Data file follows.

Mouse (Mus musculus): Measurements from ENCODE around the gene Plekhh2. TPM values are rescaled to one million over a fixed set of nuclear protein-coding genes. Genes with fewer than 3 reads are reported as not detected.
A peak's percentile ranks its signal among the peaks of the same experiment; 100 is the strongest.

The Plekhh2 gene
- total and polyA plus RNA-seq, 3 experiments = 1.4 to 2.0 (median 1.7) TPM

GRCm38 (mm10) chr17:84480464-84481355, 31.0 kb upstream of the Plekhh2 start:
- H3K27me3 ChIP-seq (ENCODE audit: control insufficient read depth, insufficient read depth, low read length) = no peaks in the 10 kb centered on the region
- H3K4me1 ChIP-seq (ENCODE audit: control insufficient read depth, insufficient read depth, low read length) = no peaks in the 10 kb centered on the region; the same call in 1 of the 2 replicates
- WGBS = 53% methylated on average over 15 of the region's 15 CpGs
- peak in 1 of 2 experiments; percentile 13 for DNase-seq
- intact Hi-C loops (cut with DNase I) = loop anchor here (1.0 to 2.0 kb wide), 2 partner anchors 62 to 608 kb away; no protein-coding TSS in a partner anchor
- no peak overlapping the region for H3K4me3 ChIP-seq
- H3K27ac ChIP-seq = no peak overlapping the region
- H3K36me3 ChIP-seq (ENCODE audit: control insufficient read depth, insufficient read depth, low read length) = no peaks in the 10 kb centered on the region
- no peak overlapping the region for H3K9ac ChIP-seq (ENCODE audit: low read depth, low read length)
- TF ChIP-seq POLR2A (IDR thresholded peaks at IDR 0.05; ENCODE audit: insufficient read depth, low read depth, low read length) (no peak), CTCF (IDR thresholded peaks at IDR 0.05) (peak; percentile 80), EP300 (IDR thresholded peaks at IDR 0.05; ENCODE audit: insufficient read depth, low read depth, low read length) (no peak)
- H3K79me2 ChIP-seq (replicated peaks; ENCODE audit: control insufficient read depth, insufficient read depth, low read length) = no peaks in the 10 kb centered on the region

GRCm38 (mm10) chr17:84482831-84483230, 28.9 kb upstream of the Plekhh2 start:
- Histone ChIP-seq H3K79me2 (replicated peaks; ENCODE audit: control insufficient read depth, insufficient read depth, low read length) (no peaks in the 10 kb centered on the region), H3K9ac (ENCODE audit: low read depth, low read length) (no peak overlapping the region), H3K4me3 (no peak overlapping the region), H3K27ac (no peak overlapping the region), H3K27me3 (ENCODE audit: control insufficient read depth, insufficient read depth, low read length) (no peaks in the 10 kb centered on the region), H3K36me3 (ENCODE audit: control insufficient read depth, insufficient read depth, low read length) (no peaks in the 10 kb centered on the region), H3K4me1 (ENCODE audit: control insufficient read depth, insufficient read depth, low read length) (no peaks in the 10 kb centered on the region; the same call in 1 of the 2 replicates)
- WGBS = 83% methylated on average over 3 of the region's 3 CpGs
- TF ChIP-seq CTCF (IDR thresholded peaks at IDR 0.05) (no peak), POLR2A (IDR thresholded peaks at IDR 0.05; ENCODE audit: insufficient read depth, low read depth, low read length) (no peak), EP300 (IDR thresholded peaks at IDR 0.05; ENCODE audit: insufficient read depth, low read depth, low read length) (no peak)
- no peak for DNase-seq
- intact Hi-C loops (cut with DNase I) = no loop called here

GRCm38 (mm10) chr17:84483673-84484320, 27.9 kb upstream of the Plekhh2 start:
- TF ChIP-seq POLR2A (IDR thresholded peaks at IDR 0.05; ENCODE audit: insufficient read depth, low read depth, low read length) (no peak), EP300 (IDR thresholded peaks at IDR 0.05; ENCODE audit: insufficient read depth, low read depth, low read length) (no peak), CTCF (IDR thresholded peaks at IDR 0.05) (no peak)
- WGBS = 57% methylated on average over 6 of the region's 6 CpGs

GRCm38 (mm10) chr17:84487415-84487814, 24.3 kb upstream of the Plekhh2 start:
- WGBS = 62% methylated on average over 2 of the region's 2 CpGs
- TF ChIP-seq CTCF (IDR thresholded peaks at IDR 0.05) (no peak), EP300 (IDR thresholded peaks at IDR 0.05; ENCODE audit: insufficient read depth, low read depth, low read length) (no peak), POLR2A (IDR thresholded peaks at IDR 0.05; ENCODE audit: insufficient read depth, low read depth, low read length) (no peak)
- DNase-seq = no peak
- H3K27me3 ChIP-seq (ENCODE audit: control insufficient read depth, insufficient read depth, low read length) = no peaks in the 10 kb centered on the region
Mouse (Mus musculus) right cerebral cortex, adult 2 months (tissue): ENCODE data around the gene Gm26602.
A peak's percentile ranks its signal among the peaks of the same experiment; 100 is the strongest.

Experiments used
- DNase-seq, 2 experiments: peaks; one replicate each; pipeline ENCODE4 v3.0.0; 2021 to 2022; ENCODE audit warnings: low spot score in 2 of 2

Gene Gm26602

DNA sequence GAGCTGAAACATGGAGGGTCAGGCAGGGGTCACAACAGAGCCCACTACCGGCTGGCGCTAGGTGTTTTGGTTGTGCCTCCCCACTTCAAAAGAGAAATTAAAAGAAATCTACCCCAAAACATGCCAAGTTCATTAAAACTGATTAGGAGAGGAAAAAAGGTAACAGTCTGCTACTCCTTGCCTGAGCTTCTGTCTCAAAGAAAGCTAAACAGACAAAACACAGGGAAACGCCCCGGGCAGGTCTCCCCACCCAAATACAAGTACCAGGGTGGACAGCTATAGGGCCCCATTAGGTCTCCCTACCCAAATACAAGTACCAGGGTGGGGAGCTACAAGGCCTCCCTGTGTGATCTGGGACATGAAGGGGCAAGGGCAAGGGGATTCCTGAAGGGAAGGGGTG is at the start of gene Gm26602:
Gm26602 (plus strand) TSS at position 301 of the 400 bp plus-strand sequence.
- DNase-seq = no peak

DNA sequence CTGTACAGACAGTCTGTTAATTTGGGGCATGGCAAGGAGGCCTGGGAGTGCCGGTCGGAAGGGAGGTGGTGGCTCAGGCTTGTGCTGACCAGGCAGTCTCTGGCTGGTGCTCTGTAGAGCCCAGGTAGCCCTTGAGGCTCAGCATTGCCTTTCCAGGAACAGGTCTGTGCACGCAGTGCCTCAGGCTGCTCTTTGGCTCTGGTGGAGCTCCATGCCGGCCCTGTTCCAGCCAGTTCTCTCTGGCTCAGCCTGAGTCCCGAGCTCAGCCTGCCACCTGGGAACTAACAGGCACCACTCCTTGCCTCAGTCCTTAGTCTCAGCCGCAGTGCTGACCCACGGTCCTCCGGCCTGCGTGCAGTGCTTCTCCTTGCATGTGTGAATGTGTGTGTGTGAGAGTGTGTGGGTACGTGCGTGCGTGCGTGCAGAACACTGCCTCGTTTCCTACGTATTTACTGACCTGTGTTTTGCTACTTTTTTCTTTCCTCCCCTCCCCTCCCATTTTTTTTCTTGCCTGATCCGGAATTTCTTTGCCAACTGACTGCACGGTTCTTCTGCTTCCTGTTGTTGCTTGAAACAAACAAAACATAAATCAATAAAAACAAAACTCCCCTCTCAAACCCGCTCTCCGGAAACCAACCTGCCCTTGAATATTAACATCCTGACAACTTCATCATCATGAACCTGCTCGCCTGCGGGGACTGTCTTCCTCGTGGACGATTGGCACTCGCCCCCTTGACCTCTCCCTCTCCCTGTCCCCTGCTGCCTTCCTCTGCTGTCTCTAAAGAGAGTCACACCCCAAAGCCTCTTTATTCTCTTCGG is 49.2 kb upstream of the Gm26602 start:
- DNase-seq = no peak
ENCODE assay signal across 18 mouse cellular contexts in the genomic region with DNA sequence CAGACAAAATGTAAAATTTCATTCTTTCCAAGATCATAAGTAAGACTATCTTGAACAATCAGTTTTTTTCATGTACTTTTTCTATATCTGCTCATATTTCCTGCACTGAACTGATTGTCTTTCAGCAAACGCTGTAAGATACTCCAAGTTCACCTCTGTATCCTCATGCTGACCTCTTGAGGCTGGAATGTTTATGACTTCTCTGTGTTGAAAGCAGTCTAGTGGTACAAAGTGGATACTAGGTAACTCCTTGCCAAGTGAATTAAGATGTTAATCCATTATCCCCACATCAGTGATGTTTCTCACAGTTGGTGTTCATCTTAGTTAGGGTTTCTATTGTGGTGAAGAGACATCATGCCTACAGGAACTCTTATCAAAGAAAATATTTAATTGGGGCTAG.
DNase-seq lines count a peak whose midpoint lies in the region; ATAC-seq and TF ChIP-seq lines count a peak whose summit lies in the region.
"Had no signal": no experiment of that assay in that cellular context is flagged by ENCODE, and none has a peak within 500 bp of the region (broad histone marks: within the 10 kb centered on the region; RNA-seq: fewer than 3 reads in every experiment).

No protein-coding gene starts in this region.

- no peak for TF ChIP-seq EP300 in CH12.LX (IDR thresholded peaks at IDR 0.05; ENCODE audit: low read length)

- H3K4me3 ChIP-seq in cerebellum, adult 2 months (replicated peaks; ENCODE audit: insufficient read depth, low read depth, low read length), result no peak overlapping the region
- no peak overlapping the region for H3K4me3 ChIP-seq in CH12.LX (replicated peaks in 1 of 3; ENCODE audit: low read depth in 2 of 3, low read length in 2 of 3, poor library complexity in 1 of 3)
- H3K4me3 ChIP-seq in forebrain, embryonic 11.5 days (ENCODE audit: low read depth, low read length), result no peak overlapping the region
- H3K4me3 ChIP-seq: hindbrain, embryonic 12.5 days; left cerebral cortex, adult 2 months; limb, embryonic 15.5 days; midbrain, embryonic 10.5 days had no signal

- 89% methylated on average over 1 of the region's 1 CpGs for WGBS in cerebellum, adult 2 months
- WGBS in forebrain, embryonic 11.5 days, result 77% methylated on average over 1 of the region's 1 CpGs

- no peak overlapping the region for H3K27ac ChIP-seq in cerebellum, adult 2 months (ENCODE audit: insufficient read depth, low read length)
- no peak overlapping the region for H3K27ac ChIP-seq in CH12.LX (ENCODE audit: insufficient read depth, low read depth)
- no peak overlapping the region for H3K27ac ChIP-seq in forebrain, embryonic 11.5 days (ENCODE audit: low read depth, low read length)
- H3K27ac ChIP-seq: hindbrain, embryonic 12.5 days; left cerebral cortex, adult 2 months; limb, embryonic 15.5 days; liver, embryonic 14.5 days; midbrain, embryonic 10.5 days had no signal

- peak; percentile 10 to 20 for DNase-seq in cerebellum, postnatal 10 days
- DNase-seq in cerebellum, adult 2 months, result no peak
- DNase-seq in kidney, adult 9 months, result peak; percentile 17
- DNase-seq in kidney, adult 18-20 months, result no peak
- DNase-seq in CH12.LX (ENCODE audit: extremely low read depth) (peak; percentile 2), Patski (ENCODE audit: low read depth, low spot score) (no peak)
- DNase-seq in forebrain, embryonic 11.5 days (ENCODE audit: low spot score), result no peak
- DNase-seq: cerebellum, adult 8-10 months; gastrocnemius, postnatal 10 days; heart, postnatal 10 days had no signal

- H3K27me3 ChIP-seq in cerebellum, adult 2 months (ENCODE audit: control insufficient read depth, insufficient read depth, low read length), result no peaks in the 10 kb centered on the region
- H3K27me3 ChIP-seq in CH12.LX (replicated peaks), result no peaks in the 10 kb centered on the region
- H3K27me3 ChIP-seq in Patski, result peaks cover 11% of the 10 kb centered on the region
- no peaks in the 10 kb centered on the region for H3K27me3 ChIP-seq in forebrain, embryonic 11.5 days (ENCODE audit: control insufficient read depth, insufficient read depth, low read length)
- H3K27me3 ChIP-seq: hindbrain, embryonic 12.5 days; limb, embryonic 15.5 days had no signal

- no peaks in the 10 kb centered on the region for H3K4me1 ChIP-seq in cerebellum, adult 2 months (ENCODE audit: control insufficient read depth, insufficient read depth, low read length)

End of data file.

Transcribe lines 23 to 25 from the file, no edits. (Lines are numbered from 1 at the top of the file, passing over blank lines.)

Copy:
GRCm38 (mm10) chr17:84483673-84484320, 27.9 kb upstream of the Plekhh2 start:
- TF ChIP-seq POLR2A (IDR thresholded peaks at IDR 0.05; ENCODE audit: insufficient read depth, low read depth, low read length) (no peak), EP300 (IDR thresholded peaks at IDR 0.05; ENCODE audit: insufficient read depth, low read depth, low read length) (no peak), CTCF (IDR thresholded peaks at IDR 0.05) (no peak)
- WGBS = 57% methylated on average over 6 of the region's 6 CpGs